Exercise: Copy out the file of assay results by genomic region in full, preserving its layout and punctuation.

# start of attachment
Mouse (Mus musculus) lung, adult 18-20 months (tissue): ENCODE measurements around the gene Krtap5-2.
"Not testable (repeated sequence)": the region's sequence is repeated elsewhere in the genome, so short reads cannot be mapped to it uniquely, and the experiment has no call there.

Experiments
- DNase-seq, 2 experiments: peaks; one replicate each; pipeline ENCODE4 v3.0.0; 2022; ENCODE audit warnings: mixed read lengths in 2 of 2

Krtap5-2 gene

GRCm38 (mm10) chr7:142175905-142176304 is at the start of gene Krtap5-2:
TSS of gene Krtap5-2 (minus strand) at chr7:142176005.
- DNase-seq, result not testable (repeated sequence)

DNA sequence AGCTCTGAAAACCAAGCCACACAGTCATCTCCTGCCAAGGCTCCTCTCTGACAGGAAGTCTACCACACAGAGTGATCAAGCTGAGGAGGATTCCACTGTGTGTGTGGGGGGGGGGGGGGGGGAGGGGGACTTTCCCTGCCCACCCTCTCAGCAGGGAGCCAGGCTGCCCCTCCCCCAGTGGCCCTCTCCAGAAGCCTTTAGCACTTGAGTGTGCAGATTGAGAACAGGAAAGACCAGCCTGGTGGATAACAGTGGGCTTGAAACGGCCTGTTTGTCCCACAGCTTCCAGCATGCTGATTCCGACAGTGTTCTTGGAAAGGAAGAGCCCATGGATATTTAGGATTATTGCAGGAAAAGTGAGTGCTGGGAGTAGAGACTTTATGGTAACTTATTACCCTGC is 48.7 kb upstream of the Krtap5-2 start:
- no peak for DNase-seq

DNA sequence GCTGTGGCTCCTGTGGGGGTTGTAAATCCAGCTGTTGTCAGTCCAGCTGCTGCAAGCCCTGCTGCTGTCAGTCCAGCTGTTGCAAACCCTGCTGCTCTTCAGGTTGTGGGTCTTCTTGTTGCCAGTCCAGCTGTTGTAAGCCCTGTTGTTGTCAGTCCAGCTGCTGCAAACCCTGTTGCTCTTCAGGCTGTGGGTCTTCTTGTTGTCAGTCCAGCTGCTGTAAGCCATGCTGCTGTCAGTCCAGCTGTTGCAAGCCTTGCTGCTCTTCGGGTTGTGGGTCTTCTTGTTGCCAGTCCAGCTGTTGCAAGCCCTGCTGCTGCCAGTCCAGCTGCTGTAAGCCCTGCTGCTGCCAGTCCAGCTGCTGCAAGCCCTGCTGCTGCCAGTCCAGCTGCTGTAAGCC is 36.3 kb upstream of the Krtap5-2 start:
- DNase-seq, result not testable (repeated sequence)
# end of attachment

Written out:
Mouse (Mus musculus) lung, adult 18-20 months (tissue): ENCODE measurements around the gene Krtap5-2.
"Not testable (repeated sequence)": the region's sequence is repeated elsewhere in the genome, so short reads cannot be mapped to it uniquely, and the experiment has no call there.

Experiments
- DNase-seq, 2 experiments: peaks; one replicate each; pipeline ENCODE4 v3.0.0; 2022; ENCODE audit warnings: mixed read lengths in 2 of 2

Krtap5-2 gene

GRCm38 (mm10) chr7:142175905-142176304 is at the start of gene Krtap5-2:
TSS of gene Krtap5-2 (minus strand) at chr7:142176005.
- DNase-seq, result not testable (repeated sequence)

DNA sequence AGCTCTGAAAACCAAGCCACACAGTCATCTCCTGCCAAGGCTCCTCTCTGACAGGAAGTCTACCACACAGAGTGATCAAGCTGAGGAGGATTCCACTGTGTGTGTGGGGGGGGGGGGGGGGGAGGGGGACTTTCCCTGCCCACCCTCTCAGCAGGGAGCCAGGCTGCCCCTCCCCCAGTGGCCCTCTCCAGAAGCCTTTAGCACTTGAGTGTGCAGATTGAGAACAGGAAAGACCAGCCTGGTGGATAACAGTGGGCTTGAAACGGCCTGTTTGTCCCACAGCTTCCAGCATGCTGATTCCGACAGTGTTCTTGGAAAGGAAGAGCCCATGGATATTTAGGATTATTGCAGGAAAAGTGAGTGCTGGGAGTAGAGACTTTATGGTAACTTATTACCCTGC is 48.7 kb upstream of the Krtap5-2 start:
- no peak for DNase-seq

DNA sequence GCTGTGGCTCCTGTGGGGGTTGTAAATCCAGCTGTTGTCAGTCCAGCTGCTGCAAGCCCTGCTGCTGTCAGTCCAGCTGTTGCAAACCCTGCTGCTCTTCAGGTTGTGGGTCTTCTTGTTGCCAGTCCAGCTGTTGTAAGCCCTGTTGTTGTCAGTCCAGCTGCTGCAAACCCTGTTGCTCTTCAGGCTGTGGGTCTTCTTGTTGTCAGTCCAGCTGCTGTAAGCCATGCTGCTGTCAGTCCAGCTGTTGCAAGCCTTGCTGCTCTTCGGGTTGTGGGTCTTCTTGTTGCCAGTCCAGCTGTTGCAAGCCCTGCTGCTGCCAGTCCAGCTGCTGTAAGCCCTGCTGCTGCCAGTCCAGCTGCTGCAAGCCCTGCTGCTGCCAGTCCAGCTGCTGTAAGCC is 36.3 kb upstream of the Krtap5-2 start:
- DNase-seq, result not testable (repeated sequence)